“I suggest we put each other on a month’s trial to see how we get on” said Hew. I think we can safely say that we have passed as that was 25 years ago.
I first saw Columbine on a blistering hot afternoon in August 1997 and instantly fell in love with it. I had come for an informal chat/interview as a shy sixteen year old after Sally Reeves the local postmistress who I knew, suggested I did so. She had just visited this “wonderful place” that had just opened for the first time for the village open gardens day that year, and very cheekily said to Hew and Leslie “you need a gardener and I know just the person”. Me.
I remember that day as if it were yesterday. Hew and Leslie walking me round telling me of their great plans and although I was as quiet as a church mouse back then (you wouldn’t think that now), I could hardly contain my excitement. I have loved gardening ever since I was three or four and the potential this place had was incredible – I couldn’t wait to get my hands on it. I started my dream job in September. All that was here was some established trees and an iceberg rose – that was it – the rest was mostly mud.
The planting and creation of the garden began in earnest in autumn 1997 and has never really ceased since. The changes have been dramatic and may seem astonishing to some. I have raked, weeded and planted every inch and have got to know the lay of this land intimately. It is the centre of my world.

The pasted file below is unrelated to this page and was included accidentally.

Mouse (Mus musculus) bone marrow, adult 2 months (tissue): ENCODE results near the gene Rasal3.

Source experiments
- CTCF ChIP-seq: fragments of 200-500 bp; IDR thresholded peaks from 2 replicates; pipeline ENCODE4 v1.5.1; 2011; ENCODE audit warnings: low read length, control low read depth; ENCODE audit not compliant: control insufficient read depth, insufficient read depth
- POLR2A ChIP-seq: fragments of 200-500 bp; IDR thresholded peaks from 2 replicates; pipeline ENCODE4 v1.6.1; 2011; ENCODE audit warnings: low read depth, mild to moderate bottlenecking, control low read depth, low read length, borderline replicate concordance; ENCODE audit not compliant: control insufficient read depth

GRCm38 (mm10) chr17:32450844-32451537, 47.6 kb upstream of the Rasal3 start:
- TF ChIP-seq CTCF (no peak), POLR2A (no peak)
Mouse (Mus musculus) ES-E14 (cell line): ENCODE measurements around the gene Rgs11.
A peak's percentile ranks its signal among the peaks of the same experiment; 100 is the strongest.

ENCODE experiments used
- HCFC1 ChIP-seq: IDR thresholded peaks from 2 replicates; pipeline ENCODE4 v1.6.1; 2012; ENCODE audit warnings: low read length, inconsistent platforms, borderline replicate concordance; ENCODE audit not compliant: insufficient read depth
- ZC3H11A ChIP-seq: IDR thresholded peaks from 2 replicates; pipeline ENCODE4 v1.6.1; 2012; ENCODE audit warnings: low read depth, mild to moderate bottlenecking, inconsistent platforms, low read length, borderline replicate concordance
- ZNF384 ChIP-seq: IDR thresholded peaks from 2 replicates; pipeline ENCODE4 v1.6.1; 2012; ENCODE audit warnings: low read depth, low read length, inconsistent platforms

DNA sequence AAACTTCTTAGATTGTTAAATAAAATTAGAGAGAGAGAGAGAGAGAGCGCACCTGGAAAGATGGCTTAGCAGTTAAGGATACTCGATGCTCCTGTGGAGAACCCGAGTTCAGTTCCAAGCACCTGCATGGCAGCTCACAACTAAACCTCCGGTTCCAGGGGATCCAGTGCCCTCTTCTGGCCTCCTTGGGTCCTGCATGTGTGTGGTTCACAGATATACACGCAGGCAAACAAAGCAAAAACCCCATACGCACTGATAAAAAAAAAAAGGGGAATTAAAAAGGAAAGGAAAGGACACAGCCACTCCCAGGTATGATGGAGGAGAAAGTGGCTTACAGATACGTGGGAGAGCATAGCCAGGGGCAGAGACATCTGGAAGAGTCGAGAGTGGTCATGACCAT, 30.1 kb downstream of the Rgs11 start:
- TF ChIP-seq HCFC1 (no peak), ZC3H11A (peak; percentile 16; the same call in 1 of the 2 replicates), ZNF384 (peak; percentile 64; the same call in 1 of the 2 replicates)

And what a team the three of us were. Leslie, who we miss so very much, with her fantastic eye for colour, design and knowledge of plants, Hew with his love of trees, vistas, the landscape and the overall layout – have been very much the inspiration and driving force for both house and garden and a huge inspiration to me. They have made my dream of becoming a head gardener come true, have always been so encouraging and have transformed my life for the better and I shall be forever grateful. To have been here with them from almost the very beginning makes me so incredibly lucky.
Yet in my mind those early days when the garden was in its infancy yet filled with dreams, remains with me – it is still there beneath all the years. So cheers Columbine – here’s to even more dreams and the next quarter of a century.